steelmarket's avatar

Start out on the best instrument you can possible afford. The quality of your instrument has a marked effect how fast you progress and also upon your individual stylistic development.

stevenb's avatar

I got a telecaster for my birthday. I was told it is a 69 but I am dubious. It has a serial number VN306728, which by fenders web site is a Korean made guitar. Anyone know if they are good? It ha been modified with a humbucker in the back and a custom paint job. I have tried online to track info about them with no luck. I love it because it was a gift from my wife, but it bugs me that she was told it was a 69. Thanks for all the help on lessons too.

MooKoo's avatar

Personally, I don’t think lessons are all that great. If you get the chance to take up some, go for it, but you can do the same thing just by reading from a book. It may take longer and all, but it’s cheaper and I think you can get more from it.

Another thing, learn to read tabs. Don’t worry about reading sheet music yet, I’ll give you an 90% guarantee that it will make you almost wish to quit learning to play. If you already can read some sheet music for another instrument, you’ll fall under that other 10% maybe. I always find learning to play first is better than learning to read. Tabs though, simple to learn. Seriously you can learn to read them in like 5 – 10 minutes. Once you know how to read them, practice!

Practice playing some of your favorite songs that you can learn from tabs. I’ve been playing for about a year now and I still don’t know how to read sheet music, but I can play the guitar well. All because of tabs and plenty of practice.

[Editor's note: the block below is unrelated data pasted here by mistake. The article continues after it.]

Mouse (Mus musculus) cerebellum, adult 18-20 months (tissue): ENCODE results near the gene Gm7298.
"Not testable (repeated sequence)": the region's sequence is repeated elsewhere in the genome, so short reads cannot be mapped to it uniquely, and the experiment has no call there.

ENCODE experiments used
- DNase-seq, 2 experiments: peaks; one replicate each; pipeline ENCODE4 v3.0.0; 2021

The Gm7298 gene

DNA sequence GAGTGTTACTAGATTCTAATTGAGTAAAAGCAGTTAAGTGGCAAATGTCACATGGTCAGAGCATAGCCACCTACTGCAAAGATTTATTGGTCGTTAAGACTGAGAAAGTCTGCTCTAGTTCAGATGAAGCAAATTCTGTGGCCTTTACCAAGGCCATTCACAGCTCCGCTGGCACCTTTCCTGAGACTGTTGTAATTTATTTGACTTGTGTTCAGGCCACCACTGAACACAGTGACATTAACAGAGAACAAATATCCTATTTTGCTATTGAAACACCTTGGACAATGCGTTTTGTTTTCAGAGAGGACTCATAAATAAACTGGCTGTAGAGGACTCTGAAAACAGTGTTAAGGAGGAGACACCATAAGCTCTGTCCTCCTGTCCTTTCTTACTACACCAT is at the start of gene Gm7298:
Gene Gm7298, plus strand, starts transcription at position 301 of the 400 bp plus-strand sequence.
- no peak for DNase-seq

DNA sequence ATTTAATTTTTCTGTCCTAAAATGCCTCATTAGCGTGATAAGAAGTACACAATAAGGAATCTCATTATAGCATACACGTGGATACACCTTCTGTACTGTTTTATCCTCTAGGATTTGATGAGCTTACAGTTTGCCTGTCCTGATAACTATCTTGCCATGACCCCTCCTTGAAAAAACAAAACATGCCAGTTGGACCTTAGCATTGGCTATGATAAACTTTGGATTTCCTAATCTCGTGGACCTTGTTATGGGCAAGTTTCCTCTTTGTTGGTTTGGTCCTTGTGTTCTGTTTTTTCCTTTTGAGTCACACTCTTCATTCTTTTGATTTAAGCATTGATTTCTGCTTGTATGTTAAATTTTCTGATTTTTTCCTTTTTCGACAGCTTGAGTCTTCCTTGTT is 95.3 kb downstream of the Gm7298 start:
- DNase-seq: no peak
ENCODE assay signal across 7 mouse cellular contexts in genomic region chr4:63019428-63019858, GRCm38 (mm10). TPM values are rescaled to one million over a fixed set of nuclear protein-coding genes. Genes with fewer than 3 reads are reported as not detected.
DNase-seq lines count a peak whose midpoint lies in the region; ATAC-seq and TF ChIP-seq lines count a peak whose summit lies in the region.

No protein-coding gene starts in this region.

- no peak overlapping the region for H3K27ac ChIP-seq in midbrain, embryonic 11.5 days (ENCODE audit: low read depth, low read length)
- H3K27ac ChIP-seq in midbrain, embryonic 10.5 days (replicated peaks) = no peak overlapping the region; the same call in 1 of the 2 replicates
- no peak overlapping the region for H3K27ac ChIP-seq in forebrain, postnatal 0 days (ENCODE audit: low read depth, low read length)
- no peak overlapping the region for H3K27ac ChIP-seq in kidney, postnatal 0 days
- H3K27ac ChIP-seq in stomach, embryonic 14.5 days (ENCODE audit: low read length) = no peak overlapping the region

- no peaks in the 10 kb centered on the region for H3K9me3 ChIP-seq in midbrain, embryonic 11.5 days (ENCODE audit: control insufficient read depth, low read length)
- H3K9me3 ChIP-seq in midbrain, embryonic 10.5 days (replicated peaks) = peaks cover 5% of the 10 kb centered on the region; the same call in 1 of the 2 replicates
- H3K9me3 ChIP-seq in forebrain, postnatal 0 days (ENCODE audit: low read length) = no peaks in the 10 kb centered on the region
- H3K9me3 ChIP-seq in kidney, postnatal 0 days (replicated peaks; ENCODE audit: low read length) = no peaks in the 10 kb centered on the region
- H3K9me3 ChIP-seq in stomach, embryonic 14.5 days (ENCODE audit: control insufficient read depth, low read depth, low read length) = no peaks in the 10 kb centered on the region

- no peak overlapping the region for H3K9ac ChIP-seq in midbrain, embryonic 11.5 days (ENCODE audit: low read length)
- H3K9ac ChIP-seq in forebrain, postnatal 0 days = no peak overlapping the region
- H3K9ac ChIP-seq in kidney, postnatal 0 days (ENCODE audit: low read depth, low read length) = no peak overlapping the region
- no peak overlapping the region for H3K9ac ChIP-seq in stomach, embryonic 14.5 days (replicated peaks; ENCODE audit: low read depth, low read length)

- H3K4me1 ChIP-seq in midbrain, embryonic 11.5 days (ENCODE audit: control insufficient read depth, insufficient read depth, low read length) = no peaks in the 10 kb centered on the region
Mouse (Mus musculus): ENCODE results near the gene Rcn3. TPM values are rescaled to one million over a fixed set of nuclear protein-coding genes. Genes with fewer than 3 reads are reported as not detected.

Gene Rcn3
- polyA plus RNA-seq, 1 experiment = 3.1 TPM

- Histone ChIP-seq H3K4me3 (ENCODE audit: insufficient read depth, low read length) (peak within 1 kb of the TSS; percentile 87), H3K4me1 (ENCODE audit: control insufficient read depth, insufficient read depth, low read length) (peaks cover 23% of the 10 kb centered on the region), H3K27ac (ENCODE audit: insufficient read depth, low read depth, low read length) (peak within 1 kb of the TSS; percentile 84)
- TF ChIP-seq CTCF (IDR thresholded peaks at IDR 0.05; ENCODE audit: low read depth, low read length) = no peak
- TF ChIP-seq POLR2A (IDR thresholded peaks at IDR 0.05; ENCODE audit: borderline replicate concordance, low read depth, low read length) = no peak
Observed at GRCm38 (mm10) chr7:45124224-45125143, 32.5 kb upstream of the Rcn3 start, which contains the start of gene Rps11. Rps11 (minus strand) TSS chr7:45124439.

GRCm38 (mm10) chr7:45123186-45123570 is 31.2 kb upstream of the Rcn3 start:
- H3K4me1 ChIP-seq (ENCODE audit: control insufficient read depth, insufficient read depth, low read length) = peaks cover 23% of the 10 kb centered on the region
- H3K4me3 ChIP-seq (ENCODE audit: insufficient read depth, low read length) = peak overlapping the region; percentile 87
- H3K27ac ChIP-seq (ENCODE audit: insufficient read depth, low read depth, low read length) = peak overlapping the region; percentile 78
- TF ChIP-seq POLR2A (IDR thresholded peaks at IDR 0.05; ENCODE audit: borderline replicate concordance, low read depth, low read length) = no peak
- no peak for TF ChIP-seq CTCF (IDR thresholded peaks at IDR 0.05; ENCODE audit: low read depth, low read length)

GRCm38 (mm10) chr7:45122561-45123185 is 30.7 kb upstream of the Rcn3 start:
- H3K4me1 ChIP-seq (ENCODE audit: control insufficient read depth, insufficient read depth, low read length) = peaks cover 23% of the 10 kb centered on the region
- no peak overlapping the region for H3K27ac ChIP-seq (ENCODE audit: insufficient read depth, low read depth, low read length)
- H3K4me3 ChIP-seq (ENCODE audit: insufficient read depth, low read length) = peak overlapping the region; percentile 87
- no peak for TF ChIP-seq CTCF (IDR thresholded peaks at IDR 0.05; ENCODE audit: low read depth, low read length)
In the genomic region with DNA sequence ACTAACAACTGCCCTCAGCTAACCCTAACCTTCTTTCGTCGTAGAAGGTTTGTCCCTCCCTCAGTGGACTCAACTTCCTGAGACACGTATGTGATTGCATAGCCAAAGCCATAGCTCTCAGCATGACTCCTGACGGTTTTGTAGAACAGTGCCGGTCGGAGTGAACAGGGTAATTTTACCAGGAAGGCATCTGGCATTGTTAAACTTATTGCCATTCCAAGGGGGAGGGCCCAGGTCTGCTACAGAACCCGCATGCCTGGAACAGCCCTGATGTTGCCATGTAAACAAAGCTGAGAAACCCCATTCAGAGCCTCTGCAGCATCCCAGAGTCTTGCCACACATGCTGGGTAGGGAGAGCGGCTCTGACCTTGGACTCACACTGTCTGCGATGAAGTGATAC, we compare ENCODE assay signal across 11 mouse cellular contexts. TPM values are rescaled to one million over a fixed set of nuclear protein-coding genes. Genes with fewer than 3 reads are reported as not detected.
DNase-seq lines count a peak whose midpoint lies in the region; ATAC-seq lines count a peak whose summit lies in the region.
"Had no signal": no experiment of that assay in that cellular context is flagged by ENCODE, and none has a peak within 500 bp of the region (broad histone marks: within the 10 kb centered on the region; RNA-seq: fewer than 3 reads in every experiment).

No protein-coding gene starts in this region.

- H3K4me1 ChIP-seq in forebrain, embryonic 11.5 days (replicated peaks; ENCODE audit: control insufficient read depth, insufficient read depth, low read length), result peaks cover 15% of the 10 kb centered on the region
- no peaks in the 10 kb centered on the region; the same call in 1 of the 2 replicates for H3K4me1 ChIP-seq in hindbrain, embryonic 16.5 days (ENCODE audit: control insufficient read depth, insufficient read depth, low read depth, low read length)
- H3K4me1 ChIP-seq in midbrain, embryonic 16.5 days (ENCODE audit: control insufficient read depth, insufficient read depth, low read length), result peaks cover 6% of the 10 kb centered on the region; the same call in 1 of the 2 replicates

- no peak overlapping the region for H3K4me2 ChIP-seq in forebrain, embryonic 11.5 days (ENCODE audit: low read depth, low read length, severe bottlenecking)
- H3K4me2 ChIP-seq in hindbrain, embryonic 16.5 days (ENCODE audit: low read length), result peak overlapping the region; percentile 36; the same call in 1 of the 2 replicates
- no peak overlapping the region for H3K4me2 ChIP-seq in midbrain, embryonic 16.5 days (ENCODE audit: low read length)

Really, just learn to read tabs, get a book to set up a guideline and learn new things, and then just practice during those TV commercial breaks. ;)

iwamoto's avatar

well mookoo, the thing is, using that method teaches you bad fingering, and pretty much just powerchords, however, if you get a good teacher, he’ll teach you how to play, what to play, and learn you things at twice the rate as learning things at home, and yes, i know, i played 2 years without, and 2 years with.

MooKoo's avatar

He asked how to get started learning, not how to become a master. Of course if he would like to do that, he’ll need to get a few lessons. He doesn’t have the time for lessons either he said. I’m just trying to help him out a bit. After he learns to play a bit, and wants to take it further than songs for the family, then he can start learning modes, arpeggios, and the like. Of course this is getting technical, and it’d be best if he was able to get someone who knows what they’re doing, which means lessons. For what he wants to do, there is nothing wrong with the method I first provided. Plus, learning on your own will help you to develop your own style, not what your instructor would show you ‘how’ to do. =)

cyndyh's avatar

Not only that, MooKoo, but there’s something to be said for fiddling with it first to figure out what sort of thing you want to do from there. That will tell you what kind of teacher you’ll want later when you’re ready for one.

stevenb's avatar

Thanks to all! I appreciate the tips, and any others you may have!

Knotmyday's avatar


Practice, practice, practice is the only way to get good.

As far as fingering, two words: Django Reinhardt. The guy only had two on his fret hand, and listen to the cat fly.

Learn your chords, and the scales will follow. Explore the reason why some notes sound good and others don’t (within the song).

To you, my Baja Telecaster-wielding friend, do I bequeath THIS LINK. Save it to your favorites, and use it wisely.

(I also suggest replacing the stock bridge pickup in that particular guitar with a Seymour Duncan Little ‘59 pickup, but all things in good time.)

Did I mention practice, practice, practice?

rahm_sahriv's avatar

PRACTICE. That and you can find instruction books for the type of music you want to play. Go get some and good luck :)

stevenb's avatar

@knotmyday, thanks! I saved it!